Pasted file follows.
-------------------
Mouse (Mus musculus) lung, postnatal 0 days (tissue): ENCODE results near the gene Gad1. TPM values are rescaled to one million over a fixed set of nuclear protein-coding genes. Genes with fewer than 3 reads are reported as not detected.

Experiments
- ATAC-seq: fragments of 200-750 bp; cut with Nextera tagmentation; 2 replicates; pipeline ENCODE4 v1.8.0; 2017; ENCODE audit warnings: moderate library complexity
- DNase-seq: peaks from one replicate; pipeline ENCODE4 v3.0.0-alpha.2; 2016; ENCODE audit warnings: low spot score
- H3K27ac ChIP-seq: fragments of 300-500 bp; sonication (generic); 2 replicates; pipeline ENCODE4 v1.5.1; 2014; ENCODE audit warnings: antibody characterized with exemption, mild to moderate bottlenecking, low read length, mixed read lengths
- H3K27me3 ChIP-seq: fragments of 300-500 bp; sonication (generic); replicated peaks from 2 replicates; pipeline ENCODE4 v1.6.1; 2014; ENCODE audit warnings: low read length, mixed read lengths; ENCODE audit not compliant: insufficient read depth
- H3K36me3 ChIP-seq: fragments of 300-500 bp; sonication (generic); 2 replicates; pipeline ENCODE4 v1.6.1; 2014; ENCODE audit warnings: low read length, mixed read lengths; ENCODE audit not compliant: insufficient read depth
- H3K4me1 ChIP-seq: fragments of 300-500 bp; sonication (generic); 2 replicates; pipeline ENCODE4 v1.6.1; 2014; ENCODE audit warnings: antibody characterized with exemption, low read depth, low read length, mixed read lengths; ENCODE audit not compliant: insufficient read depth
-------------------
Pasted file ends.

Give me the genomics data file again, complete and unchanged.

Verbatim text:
Mouse (Mus musculus) lung, postnatal 0 days (tissue): ENCODE results near the gene Gad1. TPM values are rescaled to one million over a fixed set of nuclear protein-coding genes. Genes with fewer than 3 reads are reported as not detected.

Experiments
- ATAC-seq: fragments of 200-750 bp; cut with Nextera tagmentation; 2 replicates; pipeline ENCODE4 v1.8.0; 2017; ENCODE audit warnings: moderate library complexity
- DNase-seq: peaks from one replicate; pipeline ENCODE4 v3.0.0-alpha.2; 2016; ENCODE audit warnings: low spot score
- H3K27ac ChIP-seq: fragments of 300-500 bp; sonication (generic); 2 replicates; pipeline ENCODE4 v1.5.1; 2014; ENCODE audit warnings: antibody characterized with exemption, mild to moderate bottlenecking, low read length, mixed read lengths
- H3K27me3 ChIP-seq: fragments of 300-500 bp; sonication (generic); replicated peaks from 2 replicates; pipeline ENCODE4 v1.6.1; 2014; ENCODE audit warnings: low read length, mixed read lengths; ENCODE audit not compliant: insufficient read depth
- H3K36me3 ChIP-seq: fragments of 300-500 bp; sonication (generic); 2 replicates; pipeline ENCODE4 v1.6.1; 2014; ENCODE audit warnings: low read length, mixed read lengths; ENCODE audit not compliant: insufficient read depth
- H3K4me1 ChIP-seq: fragments of 300-500 bp; sonication (generic); 2 replicates; pipeline ENCODE4 v1.6.1; 2014; ENCODE audit warnings: antibody characterized with exemption, low read depth, low read length, mixed read lengths; ENCODE audit not compliant: insufficient read depth